It's not easy to watch this one with pure eyes. I saw Tombstone at least twice in the theater back in the 90's (at a time when I, as a college student, almost never went to the movies at all). I have seen it probably a dozen times since, so that version of the Wyatt Earp legend has been burned on my brain - especially Val Kilmer's Doc Holliday.
Ford's version is a lot more compact; as best I can tell, it only covers a few days' time. The Earp brothers come into town, tangle with the Clantons, befriend Doc, encounter Clementine, and shoot it out at the OK Corral. Then Wyatt rides…
One of the finest Westerns ever made as it dramatizes the legendary showdown at the OK Corral between Wyatt Earp and the Clanton Gang as it presented with such beauty by John Ford and features Henry Fonda in an incredible performance as Wyatt Earp.
John Ford constructs another wonderfully staged, beautifully photographed Western that serves as the origin story of a mythic American hero and a tableau of the post-WWII world landscape. Many question the reason Clementine is the title character, as she is only in the film for several scenes. Her role is pivotal, however, as she serves as an intersection between two masculine ideals-- the educated Eastern gentlemen whose genteel ways are slowly being rubbed out by declining health and an increasingly strong death wish (illustrated during his rendition of the infamous "To be or not to be" monologue from Hamlet), and the rough-hewn Western cowhand-turned-marshall whose reluctance to "deal in lead" drives him towards more civilized and refined qualities.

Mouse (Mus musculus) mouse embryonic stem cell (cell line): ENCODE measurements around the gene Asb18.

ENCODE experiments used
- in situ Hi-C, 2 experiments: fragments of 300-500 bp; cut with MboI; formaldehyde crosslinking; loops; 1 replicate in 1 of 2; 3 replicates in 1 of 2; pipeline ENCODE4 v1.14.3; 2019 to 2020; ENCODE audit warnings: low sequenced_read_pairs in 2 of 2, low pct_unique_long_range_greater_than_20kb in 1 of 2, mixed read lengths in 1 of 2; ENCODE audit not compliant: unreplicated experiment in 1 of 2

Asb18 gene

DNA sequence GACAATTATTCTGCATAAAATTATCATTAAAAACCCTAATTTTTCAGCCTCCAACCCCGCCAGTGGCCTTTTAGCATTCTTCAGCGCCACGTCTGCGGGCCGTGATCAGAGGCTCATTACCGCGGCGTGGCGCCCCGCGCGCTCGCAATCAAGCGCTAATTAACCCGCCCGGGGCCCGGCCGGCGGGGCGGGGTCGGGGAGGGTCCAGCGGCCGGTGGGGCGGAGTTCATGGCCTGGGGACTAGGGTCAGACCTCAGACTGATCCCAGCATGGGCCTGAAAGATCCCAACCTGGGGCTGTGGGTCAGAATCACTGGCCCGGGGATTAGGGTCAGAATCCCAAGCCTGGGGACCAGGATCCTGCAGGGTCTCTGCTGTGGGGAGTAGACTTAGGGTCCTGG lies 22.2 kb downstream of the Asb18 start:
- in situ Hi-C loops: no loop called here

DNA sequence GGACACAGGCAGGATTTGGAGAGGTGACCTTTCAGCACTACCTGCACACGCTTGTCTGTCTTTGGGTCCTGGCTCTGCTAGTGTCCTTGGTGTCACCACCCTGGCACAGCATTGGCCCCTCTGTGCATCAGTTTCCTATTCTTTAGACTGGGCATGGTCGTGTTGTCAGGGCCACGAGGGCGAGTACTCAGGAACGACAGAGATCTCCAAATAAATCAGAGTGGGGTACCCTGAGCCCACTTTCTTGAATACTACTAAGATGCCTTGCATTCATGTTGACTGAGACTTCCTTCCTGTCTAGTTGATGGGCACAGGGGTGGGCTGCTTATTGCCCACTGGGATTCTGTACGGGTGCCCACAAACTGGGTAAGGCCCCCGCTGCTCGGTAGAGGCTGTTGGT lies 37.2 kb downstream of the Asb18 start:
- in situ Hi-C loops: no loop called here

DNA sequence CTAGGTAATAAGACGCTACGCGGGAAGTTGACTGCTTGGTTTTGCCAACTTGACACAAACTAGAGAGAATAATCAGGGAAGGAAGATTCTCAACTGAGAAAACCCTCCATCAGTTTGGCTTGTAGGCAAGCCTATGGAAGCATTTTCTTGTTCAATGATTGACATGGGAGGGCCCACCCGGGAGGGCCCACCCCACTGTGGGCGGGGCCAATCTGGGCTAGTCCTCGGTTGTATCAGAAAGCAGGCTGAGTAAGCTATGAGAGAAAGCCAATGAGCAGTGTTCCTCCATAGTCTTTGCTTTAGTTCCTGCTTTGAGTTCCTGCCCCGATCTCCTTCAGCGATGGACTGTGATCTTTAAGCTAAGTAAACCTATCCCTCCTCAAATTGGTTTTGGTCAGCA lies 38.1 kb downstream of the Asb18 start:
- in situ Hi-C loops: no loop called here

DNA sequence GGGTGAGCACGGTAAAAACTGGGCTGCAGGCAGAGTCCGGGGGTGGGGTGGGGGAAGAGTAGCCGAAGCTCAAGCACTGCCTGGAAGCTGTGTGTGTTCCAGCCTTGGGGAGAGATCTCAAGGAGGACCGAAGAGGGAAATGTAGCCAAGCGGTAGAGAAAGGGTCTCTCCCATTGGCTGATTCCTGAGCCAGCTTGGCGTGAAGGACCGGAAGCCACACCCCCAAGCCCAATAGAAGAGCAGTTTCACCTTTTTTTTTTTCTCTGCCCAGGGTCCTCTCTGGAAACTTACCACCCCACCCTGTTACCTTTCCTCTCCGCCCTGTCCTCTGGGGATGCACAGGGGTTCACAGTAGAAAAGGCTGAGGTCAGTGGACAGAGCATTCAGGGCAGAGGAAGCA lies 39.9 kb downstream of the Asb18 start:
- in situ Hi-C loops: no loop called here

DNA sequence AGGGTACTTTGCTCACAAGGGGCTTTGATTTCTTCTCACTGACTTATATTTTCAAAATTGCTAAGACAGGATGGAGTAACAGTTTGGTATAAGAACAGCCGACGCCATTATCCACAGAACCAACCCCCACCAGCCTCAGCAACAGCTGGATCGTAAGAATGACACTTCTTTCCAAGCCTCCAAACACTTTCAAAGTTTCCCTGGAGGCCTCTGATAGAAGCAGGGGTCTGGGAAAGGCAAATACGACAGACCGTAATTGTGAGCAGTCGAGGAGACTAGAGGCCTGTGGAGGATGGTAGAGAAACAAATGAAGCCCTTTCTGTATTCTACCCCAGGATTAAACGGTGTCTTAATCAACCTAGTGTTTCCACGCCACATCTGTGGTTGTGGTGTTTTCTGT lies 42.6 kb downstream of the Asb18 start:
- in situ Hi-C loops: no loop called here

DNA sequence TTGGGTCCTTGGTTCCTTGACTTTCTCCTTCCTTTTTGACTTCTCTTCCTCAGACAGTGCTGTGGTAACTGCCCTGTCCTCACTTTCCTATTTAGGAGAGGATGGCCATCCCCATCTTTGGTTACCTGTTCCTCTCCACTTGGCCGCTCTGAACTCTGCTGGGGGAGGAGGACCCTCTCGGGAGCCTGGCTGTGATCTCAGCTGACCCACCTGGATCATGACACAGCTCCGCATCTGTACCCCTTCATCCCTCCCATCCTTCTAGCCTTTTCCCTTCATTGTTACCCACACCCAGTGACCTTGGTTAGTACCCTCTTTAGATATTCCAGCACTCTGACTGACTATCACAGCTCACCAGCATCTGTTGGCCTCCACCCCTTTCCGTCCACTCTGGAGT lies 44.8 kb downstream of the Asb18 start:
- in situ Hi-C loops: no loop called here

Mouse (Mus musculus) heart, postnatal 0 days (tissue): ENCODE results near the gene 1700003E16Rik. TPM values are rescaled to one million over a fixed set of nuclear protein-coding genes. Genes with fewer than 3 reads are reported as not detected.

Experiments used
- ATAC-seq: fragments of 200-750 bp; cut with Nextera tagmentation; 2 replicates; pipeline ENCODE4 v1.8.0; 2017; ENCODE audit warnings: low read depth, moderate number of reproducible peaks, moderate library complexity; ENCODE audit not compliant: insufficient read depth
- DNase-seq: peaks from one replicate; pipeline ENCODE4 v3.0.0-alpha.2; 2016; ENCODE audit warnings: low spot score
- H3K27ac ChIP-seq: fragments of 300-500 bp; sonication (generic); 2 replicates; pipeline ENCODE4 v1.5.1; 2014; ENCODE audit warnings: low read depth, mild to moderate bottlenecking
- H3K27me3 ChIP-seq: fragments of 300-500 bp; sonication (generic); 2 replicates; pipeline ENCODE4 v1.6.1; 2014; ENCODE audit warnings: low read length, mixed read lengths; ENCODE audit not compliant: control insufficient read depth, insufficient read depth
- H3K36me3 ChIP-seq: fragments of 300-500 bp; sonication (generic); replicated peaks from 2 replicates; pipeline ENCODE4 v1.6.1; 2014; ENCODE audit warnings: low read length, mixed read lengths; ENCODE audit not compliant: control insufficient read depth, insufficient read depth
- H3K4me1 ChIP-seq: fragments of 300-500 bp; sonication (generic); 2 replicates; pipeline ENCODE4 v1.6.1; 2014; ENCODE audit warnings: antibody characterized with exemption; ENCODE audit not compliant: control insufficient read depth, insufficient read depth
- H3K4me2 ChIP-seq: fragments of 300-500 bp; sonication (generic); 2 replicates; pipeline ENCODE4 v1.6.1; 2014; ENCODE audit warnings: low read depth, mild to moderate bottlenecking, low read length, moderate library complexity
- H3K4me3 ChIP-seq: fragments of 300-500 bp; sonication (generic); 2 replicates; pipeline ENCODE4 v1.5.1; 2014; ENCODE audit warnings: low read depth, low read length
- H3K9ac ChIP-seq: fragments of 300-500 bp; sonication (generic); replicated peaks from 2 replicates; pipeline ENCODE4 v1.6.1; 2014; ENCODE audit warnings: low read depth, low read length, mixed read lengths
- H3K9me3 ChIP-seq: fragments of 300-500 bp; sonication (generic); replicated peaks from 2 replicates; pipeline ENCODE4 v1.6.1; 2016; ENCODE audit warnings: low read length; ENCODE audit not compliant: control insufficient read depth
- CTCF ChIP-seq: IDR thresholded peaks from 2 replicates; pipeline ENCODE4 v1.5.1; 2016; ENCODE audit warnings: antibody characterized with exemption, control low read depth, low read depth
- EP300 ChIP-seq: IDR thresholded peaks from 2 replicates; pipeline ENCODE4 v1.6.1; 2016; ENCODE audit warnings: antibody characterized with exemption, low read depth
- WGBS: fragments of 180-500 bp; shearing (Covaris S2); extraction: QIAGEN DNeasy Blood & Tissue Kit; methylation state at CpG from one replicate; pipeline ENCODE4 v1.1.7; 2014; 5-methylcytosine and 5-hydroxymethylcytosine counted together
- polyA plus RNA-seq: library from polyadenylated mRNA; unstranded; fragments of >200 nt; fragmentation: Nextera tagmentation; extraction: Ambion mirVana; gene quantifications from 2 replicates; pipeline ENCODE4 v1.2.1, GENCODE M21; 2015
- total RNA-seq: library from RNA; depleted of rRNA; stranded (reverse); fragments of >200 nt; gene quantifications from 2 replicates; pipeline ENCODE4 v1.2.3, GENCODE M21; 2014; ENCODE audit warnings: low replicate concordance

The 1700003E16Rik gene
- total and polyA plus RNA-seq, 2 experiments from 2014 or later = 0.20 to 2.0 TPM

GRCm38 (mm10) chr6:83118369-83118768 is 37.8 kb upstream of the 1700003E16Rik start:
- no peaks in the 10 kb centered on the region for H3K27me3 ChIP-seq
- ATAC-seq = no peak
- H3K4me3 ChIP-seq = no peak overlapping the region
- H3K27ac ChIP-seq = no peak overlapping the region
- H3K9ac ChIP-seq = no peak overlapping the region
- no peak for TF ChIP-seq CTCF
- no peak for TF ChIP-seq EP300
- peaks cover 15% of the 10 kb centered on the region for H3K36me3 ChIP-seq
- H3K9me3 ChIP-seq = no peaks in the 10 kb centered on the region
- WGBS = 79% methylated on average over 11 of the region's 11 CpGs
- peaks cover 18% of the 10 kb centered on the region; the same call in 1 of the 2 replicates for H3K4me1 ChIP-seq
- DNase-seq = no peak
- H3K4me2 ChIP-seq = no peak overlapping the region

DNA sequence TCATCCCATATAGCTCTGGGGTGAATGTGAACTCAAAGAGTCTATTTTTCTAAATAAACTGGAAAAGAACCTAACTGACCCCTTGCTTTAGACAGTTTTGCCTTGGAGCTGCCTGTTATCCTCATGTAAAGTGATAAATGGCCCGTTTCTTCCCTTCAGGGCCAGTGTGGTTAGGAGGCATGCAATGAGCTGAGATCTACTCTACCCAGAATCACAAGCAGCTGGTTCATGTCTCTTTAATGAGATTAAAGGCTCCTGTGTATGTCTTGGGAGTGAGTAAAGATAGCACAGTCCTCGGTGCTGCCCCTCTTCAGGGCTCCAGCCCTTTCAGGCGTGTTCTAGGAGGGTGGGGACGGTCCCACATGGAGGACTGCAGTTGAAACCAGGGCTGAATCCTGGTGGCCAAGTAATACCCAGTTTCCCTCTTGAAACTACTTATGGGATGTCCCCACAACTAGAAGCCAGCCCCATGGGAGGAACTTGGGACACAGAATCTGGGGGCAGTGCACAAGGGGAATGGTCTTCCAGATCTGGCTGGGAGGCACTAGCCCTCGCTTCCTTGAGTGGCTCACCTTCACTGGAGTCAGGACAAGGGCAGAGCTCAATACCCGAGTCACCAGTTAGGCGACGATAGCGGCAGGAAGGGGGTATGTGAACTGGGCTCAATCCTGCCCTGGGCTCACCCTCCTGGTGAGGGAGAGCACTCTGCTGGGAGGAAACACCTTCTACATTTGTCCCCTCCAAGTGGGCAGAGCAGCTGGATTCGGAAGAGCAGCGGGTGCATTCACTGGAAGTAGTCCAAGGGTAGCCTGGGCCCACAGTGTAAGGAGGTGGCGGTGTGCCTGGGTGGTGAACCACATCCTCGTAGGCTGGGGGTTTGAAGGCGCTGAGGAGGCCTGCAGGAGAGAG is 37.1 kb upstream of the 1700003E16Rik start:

One of the most beautiful films in the history of American film, and please watch it tonight if you think I exaggerate, this is one of the dozens of tellings of the Wyatt Earp/ Doc Holliday story, the shoot-out at the OK Corral.
Henry Fonda plays Wyatt and Victor Mature plays Doc and John Ford, one of the most macho film directors who ever lived (for better and occasionally for worse), shoots it for all the world like a love story between them, even though both men have female love interests as well.
Joseph MacDonald provides the immaculate black-and-white cinematography — at this point in time Hollywood filmmaking was well on its way to switching over to color, but the…
So I have no idea why this movie is called My Darling Clementine. The titular character Clementine you would think would play a key role in the film, but she really doesn't. She only serves to add conflict between Doc Holiday and Wyatt Earp, but her lack of screen time makes this conflict feel forced. I mean, the women on the poster isn't even the Clementine character, that's how little Clementine is in the film. At least the film looks really nice, particularly for the time period. The framing of the shots is great, and the use of lighting throughout the movie, particularly the exterior night shots, makes the movie at least worth a single watch. The story and the…
Suffers from a bit of rushed pacing typical of films from this era but it otherwise a very enjoyable film with excellent use of shadows and great characters.
Planos longos ou que seja por segundos John Ford cria imagens belíssimas,marcantes e um domínio incrível de sombras e luz.
Another masterpiece by John Ford. It’s not perfect, but it has that unique sense which only the films of John Ford achieved.
I’m starting to believe that John Ford was ‘God’ and Henry Fonda ‘Jesus’ himself.
A masterpiece of the western genre. The story is pretty simple, everything is very straightforward, but it just works. The acting is top-notch, the b&w cinematography is beautiful and you could pretty much pause any frame and make a great photograph. It's just one of these movies were everything comes together perfectly.
I'm not sure my eyes are worthy of the stunning cinematography in this movie.